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    Japan considers ¥35bn subsidy for next-generation ships


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    Tokyo, Japan. The Japanese trade and industry ministry (Meti) is considering allocating up to ¥35bn ($320mn) to subsidise the development of next-generation ships and low-carbon shipping technology, as the country accelerates efforts to commercialise zero-emission vessels and reduce shipping emissions.

    Meti today detailed the proposed allocation for the development of next-generation vessels, which would come out of the government’s ¥2 trillion green innovation fund launched to help achieve Japan’s 2050 decarbonisation goal. The ministry earlier outlined an agenda for the subsidised programme as part of a target to commercialise Japan’s first-generation zero-emission vessel by 2028 or earlier.

    The ministry is planning to allocate up to ¥12bn over the next eight years for the development of ammonia-powered vessels and bunkering infrastructure. The fund is proposed to finance the development of ammonia marine engines, fuel storage tanks and refuelling systems, as well as an ammonia bunkering vessel. The government is now targeting the commercial launch of an ammonia-fuelled vessel at the earliest possible timing before 2028, which needs to be accompanied by an ammonia bunkering ship with flexibility to service different types of vessels.

    Meti has also preliminarily allocated ¥21bn for research and development (R&D) over the next 10 years of related technologies for a hydrogen-powered vessel, such as a hydrogen marine engine, hydrogen storage tank and refuelling system. The government is targeting to complete a field demonstration test of a hydrogen-powered vessel by 2030.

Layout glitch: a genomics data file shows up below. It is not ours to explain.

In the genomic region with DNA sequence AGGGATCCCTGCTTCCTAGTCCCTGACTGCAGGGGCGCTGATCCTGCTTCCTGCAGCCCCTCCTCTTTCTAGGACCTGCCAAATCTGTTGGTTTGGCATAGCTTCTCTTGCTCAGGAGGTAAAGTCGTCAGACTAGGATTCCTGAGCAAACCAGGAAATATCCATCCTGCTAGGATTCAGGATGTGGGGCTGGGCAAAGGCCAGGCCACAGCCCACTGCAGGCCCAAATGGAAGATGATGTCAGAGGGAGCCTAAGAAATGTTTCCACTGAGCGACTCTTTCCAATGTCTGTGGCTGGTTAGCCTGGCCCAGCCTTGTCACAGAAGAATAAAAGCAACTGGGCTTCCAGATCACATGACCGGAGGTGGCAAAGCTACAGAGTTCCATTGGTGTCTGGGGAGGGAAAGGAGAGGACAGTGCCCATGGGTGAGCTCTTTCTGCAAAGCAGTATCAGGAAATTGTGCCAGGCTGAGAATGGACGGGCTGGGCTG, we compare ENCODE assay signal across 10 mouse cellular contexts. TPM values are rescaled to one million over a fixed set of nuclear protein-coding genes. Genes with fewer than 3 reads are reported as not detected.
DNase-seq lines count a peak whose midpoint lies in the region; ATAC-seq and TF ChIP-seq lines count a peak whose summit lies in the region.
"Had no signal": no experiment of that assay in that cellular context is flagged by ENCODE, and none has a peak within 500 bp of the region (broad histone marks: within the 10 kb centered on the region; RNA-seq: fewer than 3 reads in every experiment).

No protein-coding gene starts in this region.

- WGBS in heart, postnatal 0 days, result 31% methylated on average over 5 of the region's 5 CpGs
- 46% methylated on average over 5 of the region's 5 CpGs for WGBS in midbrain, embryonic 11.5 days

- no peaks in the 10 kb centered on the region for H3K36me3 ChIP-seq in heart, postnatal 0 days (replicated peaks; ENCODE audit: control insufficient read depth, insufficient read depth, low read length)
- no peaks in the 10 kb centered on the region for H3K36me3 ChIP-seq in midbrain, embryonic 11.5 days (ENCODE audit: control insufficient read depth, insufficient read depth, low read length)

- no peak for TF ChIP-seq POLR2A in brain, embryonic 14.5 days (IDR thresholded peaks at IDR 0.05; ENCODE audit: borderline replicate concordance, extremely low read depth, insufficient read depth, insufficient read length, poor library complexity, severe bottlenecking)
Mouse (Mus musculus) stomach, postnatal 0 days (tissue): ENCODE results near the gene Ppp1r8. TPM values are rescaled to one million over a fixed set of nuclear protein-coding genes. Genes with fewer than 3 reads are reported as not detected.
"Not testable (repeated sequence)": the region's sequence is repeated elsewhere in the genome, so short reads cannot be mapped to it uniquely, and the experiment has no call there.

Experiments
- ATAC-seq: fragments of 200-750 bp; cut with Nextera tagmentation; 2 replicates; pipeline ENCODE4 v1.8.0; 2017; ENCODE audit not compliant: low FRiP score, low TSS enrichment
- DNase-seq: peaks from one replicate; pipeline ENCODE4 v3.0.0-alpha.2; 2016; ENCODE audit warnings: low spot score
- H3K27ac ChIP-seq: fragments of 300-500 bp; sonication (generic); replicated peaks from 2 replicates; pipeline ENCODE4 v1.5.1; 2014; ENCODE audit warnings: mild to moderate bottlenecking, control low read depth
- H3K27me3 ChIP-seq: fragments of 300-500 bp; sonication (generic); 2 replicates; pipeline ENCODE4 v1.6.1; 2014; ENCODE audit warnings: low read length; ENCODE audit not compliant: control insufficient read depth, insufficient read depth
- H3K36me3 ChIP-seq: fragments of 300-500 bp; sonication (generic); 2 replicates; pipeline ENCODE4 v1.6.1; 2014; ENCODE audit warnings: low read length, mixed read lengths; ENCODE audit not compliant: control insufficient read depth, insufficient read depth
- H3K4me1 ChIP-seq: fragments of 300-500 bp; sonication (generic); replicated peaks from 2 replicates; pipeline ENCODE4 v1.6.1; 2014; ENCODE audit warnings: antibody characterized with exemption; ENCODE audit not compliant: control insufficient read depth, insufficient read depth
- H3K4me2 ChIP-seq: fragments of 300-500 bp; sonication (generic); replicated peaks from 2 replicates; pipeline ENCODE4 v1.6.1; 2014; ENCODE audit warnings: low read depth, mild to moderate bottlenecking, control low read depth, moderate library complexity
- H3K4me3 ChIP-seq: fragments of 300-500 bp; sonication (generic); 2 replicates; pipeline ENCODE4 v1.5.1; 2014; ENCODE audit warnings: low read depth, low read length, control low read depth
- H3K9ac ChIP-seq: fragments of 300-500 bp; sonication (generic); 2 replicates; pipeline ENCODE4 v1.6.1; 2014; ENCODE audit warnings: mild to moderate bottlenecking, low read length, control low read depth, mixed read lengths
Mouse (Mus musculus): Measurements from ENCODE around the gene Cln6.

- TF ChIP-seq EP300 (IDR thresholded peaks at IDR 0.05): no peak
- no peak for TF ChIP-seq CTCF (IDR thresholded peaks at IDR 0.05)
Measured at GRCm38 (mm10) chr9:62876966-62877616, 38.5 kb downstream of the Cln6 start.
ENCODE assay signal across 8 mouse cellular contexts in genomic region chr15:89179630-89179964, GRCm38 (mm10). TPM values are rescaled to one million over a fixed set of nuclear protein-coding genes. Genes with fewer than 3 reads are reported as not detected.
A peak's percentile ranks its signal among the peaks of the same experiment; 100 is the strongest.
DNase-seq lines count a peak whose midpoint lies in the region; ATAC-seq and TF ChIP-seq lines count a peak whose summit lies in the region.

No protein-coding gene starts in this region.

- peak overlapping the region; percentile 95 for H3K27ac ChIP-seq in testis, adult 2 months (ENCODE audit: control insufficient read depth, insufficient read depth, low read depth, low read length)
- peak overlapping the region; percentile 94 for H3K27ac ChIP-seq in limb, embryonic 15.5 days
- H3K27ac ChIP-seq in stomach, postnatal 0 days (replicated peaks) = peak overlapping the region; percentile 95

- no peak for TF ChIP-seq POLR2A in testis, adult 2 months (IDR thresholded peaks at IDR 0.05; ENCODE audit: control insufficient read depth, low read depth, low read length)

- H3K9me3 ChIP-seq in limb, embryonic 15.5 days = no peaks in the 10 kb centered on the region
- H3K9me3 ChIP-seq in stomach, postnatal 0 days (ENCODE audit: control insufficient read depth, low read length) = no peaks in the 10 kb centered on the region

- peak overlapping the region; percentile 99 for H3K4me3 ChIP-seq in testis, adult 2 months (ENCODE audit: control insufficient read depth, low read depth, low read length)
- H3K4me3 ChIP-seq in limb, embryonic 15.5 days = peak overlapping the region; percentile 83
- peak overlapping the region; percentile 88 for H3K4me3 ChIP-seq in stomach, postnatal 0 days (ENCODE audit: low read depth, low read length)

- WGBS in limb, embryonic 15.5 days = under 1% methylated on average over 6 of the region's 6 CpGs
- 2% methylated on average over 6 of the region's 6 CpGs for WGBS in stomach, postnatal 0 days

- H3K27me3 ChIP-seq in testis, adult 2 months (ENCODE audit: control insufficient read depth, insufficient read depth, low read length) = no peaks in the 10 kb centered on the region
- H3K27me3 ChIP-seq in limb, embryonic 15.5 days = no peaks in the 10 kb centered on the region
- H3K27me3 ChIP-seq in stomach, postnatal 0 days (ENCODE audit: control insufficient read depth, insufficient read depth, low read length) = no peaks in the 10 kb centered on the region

The remaining ¥2bn is planned to be used to subsidise R&D for technologies to achieve a 60pc reduction in methane slippage from LNG-fuelled marine engines by 2026.

    Japan’s shipping industry is also tapping the sustainable finance market to accelerate the shift to greener vessels. Shipping firm NYK Line last week announced its plan to issue ¥20bn transition bonds to finance the development of ammonia-fuelled and hydrogen fuel-cell vessels.

    This is the second proposed allocation from the government’s ¥2 trillion fund, following an earlier ¥370bn allocation for hydrogen technology development. Meti also drafted a proposal today to allocate ¥21bn in subsidies to support R&D for next-generation aircraft, including core technologies for hydrogen-powered aircrafts and a liquified hydrogen storage tank system.

    This article was first published on Argus Media here.